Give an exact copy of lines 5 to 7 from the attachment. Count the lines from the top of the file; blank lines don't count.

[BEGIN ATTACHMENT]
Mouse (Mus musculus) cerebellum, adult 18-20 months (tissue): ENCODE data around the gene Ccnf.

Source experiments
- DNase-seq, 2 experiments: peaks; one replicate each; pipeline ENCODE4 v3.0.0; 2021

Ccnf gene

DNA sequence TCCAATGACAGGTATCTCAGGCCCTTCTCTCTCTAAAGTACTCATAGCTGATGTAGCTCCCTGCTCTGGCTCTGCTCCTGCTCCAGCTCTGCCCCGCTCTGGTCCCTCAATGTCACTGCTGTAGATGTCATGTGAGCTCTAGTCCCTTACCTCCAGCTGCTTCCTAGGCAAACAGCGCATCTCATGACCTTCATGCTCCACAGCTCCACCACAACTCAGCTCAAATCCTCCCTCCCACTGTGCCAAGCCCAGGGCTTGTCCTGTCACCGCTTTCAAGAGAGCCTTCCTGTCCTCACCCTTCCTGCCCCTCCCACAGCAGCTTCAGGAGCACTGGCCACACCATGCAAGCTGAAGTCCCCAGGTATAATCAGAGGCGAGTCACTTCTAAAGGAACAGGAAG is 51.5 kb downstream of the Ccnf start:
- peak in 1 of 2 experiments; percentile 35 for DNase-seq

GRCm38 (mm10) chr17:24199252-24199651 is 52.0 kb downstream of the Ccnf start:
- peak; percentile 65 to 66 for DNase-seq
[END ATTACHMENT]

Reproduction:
DNA sequence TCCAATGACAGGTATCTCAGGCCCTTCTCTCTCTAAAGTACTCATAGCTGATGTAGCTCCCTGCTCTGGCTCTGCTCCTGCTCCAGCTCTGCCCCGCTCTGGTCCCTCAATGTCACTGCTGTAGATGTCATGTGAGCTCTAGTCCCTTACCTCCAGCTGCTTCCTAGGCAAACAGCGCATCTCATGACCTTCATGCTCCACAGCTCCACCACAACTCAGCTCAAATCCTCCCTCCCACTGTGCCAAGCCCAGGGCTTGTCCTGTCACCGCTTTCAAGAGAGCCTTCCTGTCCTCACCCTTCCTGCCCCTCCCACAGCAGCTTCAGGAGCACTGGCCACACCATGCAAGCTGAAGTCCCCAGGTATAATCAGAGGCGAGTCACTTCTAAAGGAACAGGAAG is 51.5 kb downstream of the Ccnf start:
- peak in 1 of 2 experiments; percentile 35 for DNase-seq

GRCm38 (mm10) chr17:24199252-24199651 is 52.0 kb downstream of the Ccnf start: